Second, tipping points can take a long time to unfold, and we humans often mistime them. Roy Amara, a Stanford University computer scientist and longtime director of the Institute for the Future, coined a “law” for this trend. Amara’s law states that we tend to overestimate the impact of a new technology in the short term but underestimate it in the long term. The law has much in common with Gartner’s hype cycle for new technologies.

Examples of Amara’s law abound. Think of self-driving vehicles and VR/AR, both of which have been criticized as overrated and unlikely to deliver on their promises. This trend is nothing new. There were even those who believed that the Internet was nothing more than one fad.

Based on Amara’s Law, one could argue that those who insisted that the Metaverse would change our daily lives in the near future overestimated its short-term effects.

There is also evidence that those who explain this metaverse is dead, underestimating its impact in the long run. To use Gartner’s words, naysayers have simply slipped from “the peak of inflated expectations” to the “trough of disillusionment.” But this bottom is just that – a temporary drop until the metaverse hits the “Plateau of Productivity”.

Numerous technology trends point to the inevitable opportunity for the metaverse. For example:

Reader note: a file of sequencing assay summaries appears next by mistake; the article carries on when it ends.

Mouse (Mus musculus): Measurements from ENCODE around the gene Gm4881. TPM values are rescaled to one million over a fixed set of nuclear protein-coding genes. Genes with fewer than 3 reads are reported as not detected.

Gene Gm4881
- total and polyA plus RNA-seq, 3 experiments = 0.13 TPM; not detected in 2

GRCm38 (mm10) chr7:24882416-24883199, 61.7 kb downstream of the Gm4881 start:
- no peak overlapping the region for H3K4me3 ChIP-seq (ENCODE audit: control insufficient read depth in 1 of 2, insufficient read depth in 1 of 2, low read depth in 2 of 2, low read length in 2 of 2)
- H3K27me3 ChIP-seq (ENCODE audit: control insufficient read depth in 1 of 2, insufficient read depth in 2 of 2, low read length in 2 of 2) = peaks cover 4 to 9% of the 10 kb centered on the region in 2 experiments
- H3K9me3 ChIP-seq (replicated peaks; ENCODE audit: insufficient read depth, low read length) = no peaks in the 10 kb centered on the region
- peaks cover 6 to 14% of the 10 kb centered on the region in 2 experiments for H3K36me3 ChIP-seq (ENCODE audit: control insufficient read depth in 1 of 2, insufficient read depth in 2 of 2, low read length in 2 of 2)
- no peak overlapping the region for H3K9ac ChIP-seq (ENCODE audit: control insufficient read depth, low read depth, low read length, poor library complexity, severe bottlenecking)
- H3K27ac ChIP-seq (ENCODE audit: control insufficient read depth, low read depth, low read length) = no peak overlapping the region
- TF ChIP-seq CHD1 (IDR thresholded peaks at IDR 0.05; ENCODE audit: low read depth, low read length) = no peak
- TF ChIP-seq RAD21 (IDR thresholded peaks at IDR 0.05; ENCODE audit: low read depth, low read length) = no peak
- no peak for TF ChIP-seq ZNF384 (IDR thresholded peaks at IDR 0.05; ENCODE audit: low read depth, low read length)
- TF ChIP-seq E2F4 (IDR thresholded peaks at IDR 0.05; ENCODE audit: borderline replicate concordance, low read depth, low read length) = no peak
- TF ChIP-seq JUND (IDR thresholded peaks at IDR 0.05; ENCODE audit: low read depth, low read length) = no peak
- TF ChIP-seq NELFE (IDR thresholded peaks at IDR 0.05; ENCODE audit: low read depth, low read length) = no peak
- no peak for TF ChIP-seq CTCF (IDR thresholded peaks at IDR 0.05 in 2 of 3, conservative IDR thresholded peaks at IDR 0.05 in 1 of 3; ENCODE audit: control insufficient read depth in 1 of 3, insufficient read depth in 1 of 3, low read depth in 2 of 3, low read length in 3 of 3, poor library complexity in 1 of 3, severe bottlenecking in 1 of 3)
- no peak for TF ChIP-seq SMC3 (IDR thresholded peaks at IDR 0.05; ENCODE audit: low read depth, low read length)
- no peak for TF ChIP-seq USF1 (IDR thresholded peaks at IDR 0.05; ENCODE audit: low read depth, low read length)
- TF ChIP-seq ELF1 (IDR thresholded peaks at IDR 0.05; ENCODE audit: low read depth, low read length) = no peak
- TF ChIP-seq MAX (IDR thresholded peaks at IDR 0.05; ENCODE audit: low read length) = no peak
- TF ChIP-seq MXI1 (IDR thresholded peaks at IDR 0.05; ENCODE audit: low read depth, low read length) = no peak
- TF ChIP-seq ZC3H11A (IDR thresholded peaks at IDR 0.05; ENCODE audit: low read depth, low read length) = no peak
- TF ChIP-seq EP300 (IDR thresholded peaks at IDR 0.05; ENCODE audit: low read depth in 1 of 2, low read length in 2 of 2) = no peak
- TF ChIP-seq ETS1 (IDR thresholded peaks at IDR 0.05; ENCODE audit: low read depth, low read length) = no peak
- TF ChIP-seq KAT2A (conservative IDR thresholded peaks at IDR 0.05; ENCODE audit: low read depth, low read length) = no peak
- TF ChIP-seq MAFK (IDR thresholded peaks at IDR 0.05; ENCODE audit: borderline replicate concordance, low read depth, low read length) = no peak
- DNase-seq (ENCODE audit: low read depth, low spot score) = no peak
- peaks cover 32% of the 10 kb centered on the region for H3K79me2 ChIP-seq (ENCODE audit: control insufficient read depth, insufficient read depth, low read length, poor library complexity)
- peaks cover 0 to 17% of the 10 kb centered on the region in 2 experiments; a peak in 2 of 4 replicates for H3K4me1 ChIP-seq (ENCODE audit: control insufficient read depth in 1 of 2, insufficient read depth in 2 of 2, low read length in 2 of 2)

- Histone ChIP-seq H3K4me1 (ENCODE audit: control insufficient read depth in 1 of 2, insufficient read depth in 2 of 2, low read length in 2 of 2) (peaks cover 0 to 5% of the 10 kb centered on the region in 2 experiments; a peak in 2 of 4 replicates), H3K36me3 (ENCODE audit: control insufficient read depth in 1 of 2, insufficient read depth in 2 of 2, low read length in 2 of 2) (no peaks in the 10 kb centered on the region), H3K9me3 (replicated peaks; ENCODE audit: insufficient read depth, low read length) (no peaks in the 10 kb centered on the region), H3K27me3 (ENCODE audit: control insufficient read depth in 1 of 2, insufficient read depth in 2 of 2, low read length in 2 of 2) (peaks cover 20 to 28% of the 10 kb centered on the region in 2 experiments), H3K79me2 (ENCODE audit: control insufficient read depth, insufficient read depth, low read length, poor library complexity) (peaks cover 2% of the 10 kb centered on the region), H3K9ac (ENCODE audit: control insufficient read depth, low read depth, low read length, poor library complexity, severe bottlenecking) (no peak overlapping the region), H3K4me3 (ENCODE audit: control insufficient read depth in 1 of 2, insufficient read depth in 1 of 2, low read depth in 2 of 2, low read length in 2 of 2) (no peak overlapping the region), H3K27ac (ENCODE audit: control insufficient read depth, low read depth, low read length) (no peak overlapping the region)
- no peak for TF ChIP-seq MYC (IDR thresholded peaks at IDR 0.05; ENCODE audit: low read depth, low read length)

• Two out of three people on earth will be on the internet.
  • The number of mobile devices is exploding, averaging 3.6 per person.
  • GPUs that didn’t exist 25 years ago are dramatically changing the rendering capabilities of these devices.

The metaverse is not limited to wearable technology. GPU-powered smart devices can render beautiful 3D images and connect to cloud-enabled virtual content, putting the metaverse both before our eyes and at our fingertips. The question will be less about technology or access and more about our willingness to participate.

Will we participate in virtual worlds?

The pandemic has accelerated the creation and normalization of virtual worlds and virtual economies. Online gambling, for example, is now one of the fastest growing industries in the world, with sales estimated at over $196 billion. Gartner predicts that by 2026, one in four people will spend an hour a day working, learning, shopping and socializing in a shared virtual environment. And some posit that the industrial metaverse — how we design, manufacture, and interact with physical objects virtually — could be a… 100 billion dollars market by 2030.

So will we participate? The answer seems to be a resounding and ultimate yes.

All of this suggests that the rumors of the Metaverse’s death have been greatly exaggerated. Like previous iterations of computing and networking—the mainframe age, personal computing and the Internet, and the mobile and cloud era—this next metaverse paradigm shift will take time. And that’s good news for investors, because the best time to invest in future technologies is before they exist.

Doug Griffin is a managing partner at Spartial.